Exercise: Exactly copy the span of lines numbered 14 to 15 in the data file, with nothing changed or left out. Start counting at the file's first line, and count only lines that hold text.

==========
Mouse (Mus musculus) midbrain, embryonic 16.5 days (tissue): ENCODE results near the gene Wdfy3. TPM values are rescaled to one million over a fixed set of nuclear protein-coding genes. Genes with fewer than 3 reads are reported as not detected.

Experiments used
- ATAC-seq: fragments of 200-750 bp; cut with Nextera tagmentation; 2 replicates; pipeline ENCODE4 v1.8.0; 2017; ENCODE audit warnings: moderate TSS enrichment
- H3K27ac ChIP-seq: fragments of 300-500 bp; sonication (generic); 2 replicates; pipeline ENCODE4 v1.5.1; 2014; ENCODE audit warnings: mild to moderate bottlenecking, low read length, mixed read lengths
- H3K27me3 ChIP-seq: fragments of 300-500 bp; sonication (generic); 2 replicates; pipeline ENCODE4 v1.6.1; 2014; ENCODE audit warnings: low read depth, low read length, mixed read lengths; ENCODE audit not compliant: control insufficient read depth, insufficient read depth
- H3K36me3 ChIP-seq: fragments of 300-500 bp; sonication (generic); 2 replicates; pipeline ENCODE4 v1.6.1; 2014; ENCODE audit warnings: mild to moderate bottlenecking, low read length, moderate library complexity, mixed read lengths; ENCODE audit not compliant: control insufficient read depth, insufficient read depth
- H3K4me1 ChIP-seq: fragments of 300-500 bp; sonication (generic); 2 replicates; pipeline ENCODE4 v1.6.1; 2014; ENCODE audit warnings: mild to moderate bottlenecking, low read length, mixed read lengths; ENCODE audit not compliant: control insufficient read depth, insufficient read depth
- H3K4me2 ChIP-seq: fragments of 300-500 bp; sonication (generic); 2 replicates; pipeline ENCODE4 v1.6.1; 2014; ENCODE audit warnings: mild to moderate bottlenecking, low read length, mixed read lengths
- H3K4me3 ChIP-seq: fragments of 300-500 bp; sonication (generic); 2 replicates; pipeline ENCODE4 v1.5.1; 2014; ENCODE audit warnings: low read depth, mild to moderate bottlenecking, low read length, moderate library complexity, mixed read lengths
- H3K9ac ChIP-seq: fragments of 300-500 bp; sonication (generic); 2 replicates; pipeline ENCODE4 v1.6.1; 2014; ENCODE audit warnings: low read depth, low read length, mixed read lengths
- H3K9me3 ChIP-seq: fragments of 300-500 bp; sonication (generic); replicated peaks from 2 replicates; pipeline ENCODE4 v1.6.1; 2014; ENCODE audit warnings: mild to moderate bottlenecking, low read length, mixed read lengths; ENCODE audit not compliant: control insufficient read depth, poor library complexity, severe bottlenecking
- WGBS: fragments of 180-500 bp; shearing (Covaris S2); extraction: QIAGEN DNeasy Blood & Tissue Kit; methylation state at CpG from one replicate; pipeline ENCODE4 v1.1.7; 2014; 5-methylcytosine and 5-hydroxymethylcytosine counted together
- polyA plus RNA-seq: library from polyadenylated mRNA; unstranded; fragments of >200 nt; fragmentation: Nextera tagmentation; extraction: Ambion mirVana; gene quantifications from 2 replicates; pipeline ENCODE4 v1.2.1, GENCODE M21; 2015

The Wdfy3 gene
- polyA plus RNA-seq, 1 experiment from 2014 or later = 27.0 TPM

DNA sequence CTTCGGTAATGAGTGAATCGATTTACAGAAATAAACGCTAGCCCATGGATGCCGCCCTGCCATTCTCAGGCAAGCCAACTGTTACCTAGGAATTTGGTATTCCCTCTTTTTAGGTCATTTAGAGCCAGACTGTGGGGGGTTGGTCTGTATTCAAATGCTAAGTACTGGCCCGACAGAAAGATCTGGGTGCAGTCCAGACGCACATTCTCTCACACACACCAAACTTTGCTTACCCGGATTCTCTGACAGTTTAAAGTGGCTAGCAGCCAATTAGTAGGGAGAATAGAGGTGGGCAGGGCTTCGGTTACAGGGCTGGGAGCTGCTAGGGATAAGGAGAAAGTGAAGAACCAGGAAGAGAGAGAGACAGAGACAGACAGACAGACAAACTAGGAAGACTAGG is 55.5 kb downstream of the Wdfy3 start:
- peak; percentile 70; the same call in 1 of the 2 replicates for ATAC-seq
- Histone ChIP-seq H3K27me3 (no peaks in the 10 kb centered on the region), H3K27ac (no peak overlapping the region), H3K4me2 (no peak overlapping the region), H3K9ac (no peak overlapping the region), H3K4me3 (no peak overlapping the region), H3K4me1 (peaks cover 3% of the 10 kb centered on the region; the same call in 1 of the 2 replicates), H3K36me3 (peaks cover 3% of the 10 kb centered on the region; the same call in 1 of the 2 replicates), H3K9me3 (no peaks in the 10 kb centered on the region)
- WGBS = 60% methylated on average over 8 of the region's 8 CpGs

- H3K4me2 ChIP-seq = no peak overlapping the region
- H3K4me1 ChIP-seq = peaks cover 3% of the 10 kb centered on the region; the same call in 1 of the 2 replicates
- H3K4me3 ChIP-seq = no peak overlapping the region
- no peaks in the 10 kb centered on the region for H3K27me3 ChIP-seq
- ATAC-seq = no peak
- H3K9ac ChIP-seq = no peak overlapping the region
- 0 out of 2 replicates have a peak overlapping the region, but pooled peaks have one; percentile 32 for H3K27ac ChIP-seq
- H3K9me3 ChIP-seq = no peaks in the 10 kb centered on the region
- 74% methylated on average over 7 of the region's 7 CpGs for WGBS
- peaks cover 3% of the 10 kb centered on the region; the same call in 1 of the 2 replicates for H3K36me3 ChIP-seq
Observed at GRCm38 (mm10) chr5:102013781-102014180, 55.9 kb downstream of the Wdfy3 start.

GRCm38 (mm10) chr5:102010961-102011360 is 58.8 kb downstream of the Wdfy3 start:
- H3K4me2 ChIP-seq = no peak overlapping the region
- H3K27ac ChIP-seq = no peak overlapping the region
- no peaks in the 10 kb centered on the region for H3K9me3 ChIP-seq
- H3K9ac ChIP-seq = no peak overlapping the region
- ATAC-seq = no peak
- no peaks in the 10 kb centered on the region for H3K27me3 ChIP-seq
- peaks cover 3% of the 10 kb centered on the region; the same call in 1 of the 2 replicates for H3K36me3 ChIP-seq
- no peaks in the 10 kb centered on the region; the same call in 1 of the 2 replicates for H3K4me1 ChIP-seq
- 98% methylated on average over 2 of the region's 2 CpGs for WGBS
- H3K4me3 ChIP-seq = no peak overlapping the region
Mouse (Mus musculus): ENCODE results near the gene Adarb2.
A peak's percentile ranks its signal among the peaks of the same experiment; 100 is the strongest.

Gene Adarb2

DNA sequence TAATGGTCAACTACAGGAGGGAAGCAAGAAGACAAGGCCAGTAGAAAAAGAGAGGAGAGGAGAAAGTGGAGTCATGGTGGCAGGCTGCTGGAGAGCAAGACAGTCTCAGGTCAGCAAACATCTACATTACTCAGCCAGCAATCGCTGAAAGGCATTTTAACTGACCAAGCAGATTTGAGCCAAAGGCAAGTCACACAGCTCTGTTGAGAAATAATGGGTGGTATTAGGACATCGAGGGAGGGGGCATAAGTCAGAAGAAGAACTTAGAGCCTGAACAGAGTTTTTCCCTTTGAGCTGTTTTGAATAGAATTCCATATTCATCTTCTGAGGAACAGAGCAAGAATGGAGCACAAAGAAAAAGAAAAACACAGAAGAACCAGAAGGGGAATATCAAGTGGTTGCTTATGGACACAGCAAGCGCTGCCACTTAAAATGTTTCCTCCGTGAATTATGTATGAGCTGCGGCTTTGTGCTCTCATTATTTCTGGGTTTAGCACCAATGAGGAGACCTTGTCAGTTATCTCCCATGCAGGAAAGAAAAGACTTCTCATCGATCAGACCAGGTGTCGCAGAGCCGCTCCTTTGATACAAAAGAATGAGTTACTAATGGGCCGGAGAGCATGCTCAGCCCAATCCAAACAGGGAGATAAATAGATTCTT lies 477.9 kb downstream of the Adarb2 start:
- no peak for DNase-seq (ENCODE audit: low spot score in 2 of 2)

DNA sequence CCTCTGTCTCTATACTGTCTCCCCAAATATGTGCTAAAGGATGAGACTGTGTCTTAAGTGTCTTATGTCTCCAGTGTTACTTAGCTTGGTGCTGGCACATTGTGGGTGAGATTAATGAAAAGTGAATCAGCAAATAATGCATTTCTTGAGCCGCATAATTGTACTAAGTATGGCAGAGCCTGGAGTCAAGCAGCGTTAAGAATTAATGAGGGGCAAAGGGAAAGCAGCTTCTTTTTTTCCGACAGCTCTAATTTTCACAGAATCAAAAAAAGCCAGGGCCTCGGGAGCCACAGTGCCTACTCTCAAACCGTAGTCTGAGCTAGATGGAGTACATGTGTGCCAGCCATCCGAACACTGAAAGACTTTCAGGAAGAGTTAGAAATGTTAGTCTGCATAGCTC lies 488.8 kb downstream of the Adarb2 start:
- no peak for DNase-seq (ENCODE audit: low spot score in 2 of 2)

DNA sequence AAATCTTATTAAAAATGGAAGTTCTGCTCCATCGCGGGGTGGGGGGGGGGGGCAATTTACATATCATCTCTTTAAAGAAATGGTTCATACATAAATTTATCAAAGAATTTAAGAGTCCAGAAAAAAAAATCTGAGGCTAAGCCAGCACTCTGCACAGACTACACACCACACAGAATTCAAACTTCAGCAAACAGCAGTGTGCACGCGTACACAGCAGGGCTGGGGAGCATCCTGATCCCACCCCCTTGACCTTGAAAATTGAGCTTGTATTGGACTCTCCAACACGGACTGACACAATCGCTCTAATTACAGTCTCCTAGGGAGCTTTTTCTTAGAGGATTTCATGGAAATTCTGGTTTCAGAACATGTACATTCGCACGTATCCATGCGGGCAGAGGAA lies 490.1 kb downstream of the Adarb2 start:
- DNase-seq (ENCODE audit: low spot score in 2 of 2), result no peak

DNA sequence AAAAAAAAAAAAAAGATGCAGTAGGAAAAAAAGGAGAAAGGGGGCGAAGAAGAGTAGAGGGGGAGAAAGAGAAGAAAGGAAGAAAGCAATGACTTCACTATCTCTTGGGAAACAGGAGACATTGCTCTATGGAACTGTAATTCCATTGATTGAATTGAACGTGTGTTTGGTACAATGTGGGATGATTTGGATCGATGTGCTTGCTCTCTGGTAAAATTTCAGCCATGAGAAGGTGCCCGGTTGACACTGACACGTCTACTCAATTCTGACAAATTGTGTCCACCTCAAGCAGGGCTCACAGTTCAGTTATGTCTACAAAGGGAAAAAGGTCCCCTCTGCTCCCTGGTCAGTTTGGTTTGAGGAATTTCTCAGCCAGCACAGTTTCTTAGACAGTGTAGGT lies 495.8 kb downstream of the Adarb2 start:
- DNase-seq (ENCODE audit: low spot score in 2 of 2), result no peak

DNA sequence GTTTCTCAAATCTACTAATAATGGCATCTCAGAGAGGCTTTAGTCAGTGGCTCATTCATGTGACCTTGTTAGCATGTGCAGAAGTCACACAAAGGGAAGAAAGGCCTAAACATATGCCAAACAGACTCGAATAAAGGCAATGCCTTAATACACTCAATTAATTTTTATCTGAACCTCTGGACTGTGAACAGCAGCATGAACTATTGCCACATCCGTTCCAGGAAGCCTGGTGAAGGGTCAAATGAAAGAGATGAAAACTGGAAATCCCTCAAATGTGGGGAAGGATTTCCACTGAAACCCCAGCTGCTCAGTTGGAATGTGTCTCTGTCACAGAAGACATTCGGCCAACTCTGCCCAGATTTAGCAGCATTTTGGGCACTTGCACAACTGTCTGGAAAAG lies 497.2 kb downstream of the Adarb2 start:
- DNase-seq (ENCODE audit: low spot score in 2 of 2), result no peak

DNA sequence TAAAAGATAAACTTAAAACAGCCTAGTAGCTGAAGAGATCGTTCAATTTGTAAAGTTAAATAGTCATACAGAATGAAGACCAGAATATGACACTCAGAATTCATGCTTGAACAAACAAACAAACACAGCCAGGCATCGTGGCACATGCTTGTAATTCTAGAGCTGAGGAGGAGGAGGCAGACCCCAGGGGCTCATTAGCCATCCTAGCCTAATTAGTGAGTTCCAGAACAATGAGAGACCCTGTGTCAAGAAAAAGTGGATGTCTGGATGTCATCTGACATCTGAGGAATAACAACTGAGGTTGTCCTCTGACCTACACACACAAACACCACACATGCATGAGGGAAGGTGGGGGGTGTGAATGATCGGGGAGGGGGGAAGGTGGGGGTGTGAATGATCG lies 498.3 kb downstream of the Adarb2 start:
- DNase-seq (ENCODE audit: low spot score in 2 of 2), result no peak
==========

The Wdfy3 gene
- polyA plus RNA-seq, 1 experiment from 2014 or later = 27.0 TPM